It depends. The chassis has a lot to do with it. If airflow is poor through the chassis an AIO may be the best method. Some prefer the cleaner looks of an AIO. In most cases a good tower air cooler is sufficient for CPU cooling and represents the least chance of failure due to its simplicity.

Liquid coolers are still using air to cool. They transfer the heat to another location (radiator) and cool it from there with fans. By installing a pump, radiator and hoses you're adding several potential failure points to the system. If an AIO is set up as an intake it can increase GPU temps by blowing hot air into the chassis. If the AIO is set up to exhaust air it will use hot air from inside the case possibly limiting its effectiveness. Motherboard VRM temps can increase if there's no airflow to cool them.

I use my system for everything including browsing, productivity apps, game design and light gaming. I prefer to keep things simple, so a tower style heatsink and fan works just fine and has been very reliable. Maintenance is simple. Once a month a quick blast with a can of compressed air and it's good to go. I run an app called 'core temp' and the temp of each core is displayed on my taskbar at all times giving me constant vigilance (with the exception of fullscreen apps that hide the taskbar). I almost never shut my system off, so running 24/7 it makes the most sense, IMO, to use an air cooler.
 
Jan 23, 2022
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It depends. AIOs will provide lower temps. However, they will never be as reliable as air coolers. The only part of an air cooler that can break is the fan, at which point you can replace it. When an AIO fails, it is usually the pump, and that could have catastrophic effects. However, if an air cooler's fan fails, then the big slug of metal on the CPU still does its job.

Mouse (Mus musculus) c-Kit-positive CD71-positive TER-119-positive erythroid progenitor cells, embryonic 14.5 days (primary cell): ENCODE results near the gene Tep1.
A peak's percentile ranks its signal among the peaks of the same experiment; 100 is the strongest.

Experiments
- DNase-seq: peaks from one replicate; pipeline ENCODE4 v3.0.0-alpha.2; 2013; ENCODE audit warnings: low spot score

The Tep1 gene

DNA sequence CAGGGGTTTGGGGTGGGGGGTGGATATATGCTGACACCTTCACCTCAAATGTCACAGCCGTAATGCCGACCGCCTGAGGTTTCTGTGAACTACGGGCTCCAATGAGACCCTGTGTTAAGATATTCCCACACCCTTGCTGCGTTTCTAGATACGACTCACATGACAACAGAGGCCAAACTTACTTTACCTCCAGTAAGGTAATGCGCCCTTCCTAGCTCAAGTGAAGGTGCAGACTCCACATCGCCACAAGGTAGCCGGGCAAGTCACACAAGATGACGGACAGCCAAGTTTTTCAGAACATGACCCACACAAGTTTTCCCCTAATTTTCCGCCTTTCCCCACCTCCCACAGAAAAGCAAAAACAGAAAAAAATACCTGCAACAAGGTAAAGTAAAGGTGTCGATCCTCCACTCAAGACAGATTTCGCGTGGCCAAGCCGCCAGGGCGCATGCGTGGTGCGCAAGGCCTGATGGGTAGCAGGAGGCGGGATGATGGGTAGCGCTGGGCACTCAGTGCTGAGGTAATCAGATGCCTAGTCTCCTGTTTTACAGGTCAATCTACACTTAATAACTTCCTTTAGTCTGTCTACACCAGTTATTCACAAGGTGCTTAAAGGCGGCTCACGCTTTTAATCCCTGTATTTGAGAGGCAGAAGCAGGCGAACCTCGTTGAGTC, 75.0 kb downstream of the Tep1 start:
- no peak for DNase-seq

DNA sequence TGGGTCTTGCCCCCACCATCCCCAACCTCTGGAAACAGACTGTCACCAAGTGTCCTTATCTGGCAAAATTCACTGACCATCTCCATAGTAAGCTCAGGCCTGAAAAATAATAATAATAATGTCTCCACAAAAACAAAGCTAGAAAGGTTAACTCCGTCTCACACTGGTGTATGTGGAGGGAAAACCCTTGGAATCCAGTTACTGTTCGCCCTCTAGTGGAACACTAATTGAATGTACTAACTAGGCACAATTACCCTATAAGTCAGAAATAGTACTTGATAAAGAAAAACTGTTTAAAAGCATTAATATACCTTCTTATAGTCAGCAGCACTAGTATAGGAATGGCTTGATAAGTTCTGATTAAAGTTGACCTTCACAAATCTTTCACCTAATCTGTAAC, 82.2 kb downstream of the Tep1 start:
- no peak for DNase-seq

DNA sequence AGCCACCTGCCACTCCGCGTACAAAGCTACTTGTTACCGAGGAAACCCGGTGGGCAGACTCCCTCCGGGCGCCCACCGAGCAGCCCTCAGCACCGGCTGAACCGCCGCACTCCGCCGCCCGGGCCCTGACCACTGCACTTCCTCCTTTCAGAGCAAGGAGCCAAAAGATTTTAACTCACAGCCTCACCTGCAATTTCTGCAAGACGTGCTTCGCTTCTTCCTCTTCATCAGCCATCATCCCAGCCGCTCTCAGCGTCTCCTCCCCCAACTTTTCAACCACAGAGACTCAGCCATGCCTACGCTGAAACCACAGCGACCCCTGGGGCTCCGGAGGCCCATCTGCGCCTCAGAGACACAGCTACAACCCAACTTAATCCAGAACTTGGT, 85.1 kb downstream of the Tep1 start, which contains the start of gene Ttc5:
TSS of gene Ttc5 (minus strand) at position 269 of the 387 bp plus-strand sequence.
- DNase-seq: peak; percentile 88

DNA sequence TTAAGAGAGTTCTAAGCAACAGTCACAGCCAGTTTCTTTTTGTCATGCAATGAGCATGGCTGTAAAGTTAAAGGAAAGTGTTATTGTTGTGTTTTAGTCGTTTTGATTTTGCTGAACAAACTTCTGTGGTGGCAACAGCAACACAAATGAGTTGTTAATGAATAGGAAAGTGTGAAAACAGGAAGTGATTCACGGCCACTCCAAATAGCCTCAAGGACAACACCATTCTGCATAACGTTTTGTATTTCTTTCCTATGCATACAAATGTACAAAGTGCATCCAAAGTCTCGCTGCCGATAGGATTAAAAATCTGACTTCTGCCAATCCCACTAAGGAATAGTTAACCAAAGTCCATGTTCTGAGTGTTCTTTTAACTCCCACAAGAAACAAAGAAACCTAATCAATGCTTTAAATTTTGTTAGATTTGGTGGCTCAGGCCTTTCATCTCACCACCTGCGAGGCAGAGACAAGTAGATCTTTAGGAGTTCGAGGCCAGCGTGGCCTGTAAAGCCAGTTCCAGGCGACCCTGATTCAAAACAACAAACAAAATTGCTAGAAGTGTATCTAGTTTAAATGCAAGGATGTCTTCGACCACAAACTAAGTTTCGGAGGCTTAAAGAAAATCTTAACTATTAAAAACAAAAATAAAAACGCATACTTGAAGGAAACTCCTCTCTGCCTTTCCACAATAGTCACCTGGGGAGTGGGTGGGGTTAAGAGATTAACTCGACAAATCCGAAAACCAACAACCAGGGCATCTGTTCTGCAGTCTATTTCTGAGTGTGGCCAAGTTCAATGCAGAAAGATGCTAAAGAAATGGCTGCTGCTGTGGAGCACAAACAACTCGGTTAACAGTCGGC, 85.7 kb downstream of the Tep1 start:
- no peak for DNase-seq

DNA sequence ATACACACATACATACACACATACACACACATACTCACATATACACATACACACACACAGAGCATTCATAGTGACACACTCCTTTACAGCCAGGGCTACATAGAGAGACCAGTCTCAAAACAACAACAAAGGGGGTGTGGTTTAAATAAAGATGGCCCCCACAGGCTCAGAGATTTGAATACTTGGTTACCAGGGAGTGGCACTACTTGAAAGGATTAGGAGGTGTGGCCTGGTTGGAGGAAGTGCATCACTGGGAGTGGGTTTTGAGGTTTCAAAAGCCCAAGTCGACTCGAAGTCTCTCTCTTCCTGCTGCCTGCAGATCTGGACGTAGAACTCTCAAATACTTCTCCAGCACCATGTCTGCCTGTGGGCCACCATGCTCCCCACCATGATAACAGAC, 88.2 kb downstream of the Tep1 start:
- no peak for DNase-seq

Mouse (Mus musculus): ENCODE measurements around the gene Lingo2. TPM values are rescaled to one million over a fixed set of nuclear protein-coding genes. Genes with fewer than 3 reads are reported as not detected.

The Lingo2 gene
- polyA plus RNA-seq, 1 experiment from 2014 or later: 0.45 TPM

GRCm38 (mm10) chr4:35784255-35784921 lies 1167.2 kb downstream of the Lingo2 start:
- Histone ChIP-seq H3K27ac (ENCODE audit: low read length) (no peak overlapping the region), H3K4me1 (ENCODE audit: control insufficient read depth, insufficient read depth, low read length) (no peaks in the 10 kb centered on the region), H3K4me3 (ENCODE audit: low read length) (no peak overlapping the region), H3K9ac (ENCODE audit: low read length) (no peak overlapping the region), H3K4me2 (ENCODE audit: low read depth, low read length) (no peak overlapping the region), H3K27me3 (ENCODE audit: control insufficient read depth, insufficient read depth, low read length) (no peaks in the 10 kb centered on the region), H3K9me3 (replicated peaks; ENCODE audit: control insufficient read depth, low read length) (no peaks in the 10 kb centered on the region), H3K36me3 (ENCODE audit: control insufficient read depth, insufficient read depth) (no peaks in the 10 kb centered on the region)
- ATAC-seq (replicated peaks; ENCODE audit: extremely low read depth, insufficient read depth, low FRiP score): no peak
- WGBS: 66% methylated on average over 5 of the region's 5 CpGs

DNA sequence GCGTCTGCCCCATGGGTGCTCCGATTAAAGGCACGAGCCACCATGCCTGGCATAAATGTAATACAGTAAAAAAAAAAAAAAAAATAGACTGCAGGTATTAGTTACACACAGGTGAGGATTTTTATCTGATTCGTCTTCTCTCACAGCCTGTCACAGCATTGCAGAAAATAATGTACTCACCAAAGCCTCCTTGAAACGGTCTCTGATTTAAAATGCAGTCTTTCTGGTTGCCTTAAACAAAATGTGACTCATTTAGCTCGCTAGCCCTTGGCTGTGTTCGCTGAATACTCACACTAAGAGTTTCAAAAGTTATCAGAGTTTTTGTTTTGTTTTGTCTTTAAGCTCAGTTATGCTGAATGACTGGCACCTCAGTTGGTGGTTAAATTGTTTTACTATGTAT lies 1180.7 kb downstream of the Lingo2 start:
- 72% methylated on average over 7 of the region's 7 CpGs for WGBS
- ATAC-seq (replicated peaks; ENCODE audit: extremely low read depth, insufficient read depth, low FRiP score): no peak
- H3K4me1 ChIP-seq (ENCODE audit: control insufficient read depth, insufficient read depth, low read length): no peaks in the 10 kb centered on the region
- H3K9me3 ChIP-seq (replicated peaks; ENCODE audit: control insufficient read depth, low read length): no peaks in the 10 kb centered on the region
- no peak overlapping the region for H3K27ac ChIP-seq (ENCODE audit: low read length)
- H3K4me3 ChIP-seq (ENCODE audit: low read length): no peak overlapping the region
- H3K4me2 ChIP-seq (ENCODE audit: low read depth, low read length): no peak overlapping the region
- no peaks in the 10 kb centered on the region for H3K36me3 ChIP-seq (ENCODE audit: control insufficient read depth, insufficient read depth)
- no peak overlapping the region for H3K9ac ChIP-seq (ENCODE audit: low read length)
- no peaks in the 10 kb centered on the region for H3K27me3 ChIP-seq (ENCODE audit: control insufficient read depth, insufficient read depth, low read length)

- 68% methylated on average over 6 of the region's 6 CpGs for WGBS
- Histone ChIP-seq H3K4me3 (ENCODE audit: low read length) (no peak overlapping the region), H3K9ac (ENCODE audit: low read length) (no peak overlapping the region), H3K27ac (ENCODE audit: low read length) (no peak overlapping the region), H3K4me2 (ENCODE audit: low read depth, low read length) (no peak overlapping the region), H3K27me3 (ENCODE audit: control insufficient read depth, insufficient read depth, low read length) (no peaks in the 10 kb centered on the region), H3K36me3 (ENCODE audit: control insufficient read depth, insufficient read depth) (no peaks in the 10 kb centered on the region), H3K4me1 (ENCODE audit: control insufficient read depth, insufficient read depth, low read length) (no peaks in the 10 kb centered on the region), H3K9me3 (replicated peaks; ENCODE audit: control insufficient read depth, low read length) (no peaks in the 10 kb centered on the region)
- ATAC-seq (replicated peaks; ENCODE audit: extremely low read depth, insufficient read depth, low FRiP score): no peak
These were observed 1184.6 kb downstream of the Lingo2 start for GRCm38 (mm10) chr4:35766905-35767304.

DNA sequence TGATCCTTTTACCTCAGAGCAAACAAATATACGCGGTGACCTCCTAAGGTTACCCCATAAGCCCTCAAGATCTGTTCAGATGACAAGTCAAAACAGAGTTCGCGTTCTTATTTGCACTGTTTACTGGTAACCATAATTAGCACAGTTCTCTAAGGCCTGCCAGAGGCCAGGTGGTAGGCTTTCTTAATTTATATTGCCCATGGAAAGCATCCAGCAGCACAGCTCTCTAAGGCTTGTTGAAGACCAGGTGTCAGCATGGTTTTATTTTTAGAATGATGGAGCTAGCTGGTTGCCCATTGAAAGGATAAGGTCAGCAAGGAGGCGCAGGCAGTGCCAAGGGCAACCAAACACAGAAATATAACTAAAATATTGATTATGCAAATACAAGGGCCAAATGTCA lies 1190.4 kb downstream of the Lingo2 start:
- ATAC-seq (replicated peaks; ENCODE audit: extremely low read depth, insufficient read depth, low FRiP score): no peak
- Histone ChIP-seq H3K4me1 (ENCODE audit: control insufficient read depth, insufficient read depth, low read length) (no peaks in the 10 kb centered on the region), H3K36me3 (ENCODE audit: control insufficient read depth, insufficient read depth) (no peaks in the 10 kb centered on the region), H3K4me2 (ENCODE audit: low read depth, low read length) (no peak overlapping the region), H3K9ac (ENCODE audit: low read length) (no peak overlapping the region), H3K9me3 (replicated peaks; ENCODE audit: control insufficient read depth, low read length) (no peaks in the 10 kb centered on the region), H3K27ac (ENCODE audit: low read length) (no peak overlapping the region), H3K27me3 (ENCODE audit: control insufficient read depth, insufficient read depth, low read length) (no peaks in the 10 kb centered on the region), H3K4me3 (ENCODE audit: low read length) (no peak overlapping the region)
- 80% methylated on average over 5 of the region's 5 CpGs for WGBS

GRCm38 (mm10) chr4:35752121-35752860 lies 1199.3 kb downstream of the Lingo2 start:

I personally don't bother with AIOs as I don't see the point in switching a perfectly fine, extremely silent, Noctua cooler for a louder AIO just to have slightly less degrees in temperature. I don't monitor temperature when I use my PC, I do my tasks and play games.
 
I switched to liquid AIO coolerr for high performance PCs for several reasons. One is that air coolers for such PCs tend to be huge and heavy often interfering with RAM and accessibility to other components (GPU, M.2 SSD etc). Liquid cooler radiators can be mounted out of the way and their fans become part of case cooling lowering number of case fans. Not all large CPU coolers can be mounted in a best position for their best performance.
240 or some 280 AIOs are neck to neck with best air coolers, above that AIOs have better performance.
If there's no need for exceptional cooling like for most 2 -4 core or cooler running 6 core processors and relatively small air coolers would do. than air coolers may be more practical. Just have to provide good case cooling for their optimal performance..
Most new AIO coolers have long life (5 years+), failure rates are very small and have long warranty and insurance against any leaks including damage to other parts. Besides, in most cases coolers attached to a PC will be obsolete together with PC in more than 5 years and everything may be due to upgrade.
Most of modern PC cases, including SFF ones can accommodate an AIO of proper size, but may have problems with high and bulky air coolers.
 
Reactions: alexbirdie
Jan 27, 2022
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Ultimately the CPU cooler you get ultimately depends on what CPU you get.

For low heat CPU’s - budget air cooling is the best value for money.

For medium heat CPU’s - AIO cooling or medium-end air cooling is the best option.

For high heat CPU’s - Liquid cooling or high-end air cooling should do the job.